One must fall first in order to learn how to stand up. The author, Maxine Hong Kingston admires her unnamed aunt for showing individuality but is afraid she will be denied by the family. She wants to show her strength and individuality like the warrior Fa Mu Lan, but according to tradition, Chinese females “fail if they are anything but wives or slaves” (19). Kingston tortures the silent girl in the school’s restroom, determined to get the poor girl to speak, only to find that Kingston herself, is similar to the silent girl. In The Woman Warrior, Kingston struggles to find her individuality, but only by becoming an outcast can she find her individuality.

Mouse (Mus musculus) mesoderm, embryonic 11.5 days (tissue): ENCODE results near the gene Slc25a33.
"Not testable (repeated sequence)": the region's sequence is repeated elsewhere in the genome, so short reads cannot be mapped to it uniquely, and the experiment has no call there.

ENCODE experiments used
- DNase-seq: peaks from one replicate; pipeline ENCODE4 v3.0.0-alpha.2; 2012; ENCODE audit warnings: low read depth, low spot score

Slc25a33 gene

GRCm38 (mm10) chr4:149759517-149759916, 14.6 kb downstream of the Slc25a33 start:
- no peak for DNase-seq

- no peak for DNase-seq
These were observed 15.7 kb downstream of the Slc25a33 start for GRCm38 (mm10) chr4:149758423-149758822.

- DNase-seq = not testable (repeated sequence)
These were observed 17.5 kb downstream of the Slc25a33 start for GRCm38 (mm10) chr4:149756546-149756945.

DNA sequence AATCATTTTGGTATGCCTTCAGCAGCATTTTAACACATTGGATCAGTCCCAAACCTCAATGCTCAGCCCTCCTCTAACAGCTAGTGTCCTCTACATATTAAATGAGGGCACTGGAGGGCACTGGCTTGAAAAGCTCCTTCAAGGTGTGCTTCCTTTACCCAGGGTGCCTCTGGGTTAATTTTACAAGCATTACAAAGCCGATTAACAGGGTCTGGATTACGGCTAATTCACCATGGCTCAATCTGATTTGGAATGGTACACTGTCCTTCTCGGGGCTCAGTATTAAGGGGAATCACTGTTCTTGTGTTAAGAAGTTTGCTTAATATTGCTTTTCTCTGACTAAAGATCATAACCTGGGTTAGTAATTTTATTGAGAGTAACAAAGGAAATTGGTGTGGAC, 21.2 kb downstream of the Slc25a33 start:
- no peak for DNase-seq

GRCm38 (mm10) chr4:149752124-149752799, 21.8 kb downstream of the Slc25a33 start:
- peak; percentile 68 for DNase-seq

Maxine Hong Kingston begins her search for a personal identity with the story of an aunt, to whom this first chapter’s title refers to, “No Name Woman”. The first we thing read is Kingston’s mother warning Kingston, “You must not tell anyone . . . what I am about to tell you. In China your father had a sister who killed herself” (3). Kingston does not fully understand the story’s importance when she first hears it because its many details confuse her, so she retells the story to the reader where she stands up for rather than outcasts her aunt. “My aunt could not have been the lone romantic who gave up everything for sex” (6). In this chapter, Kingston learns of Kingston’s conflict between the traditional Chinese culture and American culture. “Those of us in the first American generations have had to figure out how the invisible world the emigrants built around our childhoods fit in solid America” (5). Kingston also believes that if she make herself “American-pretty, the five or six Chinese boys in the class would fall in love with her” (12). Kingston does not know, until the memoir’s final chapter that her mother hopes to strengthen her daughter emotionally and psychologically by giving her a sense of who she is and where she came from through the many talk stories rather than confuse her. Brave Orchid’s “No...
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